For the first time since the early 1990s, lawmakers are officially studying the merits of bringing a state lottery to Mississippi.
The House committee, formed by House Speaker Philip Gunn, met publicly for the first time Thursday at the Capitol.
Rep. Richard Bennett, R-Long Beach and House Gaming chairman, highlighted that the committee’s purpose is to present relevant data and lottery practices of other states to the committee and to be “as objective and independent as possible.”
“We are not looking for any particular outcome,” Bennett said. “No one, Speaker Gunn or no one, has asked me or this committee to move in a certain direction whatsoever. It’s very important you don’t jump out here and go into it blind. If it happens, we want it to be done right.”
Bennett’s comments countered a press release that Gunn’s office sent in early May announcing the formation of the committee, which stated the committee’s goal was to discredit lottery supporters.
“The purpose of the study group is to gather information to show that the lottery is not the windfall that all its supporters claim it will be,” Gunn said in that release. “I have not had anyone who has voiced support for the lottery provide me with any documentation showing why or how it is a good thing. At the very least, I hope the findings from this group will provide us with information upon which we can make an informed, reasoned decision.”
Gunn, a Baptist deacon who has publicly long opposed a lottery, was not present Thursday.
Other members of the committee on Thursday also maintained that the group does not have one outcome in mind. Reps. Mac Huddleston, R-Pontotoc, and Nick Bain, D-Corinth, have both opposed lottery legislation in the past. But they said on Thursday they were not given a directive from Gunn.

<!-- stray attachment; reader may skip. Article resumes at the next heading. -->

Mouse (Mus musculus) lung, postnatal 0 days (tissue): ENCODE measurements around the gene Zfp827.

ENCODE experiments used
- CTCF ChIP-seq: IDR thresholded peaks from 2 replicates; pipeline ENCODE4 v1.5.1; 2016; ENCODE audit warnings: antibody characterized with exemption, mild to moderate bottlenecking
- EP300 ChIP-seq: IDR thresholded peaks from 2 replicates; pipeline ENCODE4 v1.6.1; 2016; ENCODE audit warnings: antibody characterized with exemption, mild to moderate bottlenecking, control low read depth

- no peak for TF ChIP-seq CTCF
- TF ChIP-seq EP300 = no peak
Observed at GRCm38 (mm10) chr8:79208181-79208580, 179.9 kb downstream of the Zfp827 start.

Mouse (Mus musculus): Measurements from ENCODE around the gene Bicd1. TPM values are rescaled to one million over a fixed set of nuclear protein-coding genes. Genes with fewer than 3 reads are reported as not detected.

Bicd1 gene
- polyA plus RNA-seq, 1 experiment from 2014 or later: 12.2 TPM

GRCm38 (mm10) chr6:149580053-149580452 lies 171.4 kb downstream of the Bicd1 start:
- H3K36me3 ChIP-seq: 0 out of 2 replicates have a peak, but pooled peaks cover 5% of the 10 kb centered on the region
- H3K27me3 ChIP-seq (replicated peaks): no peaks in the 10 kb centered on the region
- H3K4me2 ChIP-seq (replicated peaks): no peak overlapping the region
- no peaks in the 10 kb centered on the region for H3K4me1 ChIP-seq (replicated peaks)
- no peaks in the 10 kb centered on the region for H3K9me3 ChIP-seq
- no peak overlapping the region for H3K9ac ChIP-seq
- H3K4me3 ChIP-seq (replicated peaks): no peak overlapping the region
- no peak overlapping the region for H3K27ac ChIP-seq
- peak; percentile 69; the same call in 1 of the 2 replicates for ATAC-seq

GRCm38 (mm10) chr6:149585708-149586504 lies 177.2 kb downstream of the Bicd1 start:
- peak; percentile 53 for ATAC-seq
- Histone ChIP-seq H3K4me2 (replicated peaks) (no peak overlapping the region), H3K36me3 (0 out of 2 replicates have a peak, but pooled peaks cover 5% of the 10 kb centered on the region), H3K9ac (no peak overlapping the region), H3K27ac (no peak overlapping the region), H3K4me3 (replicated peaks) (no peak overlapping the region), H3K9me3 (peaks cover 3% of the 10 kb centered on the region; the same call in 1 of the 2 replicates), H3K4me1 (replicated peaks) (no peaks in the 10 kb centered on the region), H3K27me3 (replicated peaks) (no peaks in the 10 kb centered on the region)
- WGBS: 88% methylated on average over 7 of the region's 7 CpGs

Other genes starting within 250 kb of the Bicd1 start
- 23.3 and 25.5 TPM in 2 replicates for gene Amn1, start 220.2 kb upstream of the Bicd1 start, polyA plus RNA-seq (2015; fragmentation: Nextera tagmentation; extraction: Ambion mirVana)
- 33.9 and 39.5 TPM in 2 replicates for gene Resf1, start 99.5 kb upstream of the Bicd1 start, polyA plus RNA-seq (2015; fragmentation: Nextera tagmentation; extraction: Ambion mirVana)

Rep. Cedric Burnett, D-Tunica, has co-sponsored a bill that would establish a state lottery. George Flaggs, mayor of casino town Vicksburg, opposes a state lottery, but he told the Daily Journal this month his goal is to “find facts.” Mississippi Gaming Commission Executive Director Allen Godfrey, another committee member, have remained neutral on the potential for a lottery.
Rep. Chris Johnson, R-Hattiesburg, said Thursday that while he would not personally buy a lottery ticket, many of his constituents want the game and he is keeping an open mind.
“If it’s good for the state, I’m not going to stand in the way,” Johnson said. “Regardless of which way it goes, I’m glad we’re vetting it and spending time to fact-find.”
No Senate members are on the committee, though several senators were present for the hearing.
Mississippi is just one of six states in the country without the game. Legislative leaders, facing less revenue than projected and smaller budgets for most state agencies, are looking for unique ways to bring additional money into the state coffers.
Legislature could bet on a lottery
Thursday’s meeting was informational in nature, and there was no debate over whether the Legislature should bring the game to Mississippi. The group will hold three more public meetings, and committee members will travel to Louisiana and Arkansas in coming days to see firsthand how those states handle their lotteries.
The committee was presented with background information Thursday about how other states implement the game.
Fourteen states have a standalone lottery agency. Thirteen states place their lottery bureaus inside existing state agencies, like a Gaming Commission or Tourism department. Ten states have an independent lottery commission, and seven states have quasi-public lottery corporations.
Lottery opponents in Mississippi anecdotally argue that the game attracts low-income individuals.
Lawmakers were presented with a nationwide 2016 Gallup survey that showed 40 percent of respondents who purchased lottery tickets in the past year were deemed “low-income,” making $36,000 a year or less. In the same survey, 53 percent were marked “upper-income,” making more than $90,000.
After 53 percent of Mississippi voters lifted the Constitutional ban on the game in 1992, the path was forged for the Legislature and governor to adopt a state lottery. But in the past 11 regular legislative sessions, about 50 bills that would have created a state lottery died in committee.
In a complete reversal of philosophy from earlier this year, Gov. Phil Bryant last year wrote in his Executive Budget Recommendation that he is open “to a general discussion about the implementation of a lottery in Mississippi.”
Bryant announced over the weekend he would not include the issue on the June 5 special session call, ending weeks of speculation on the matter.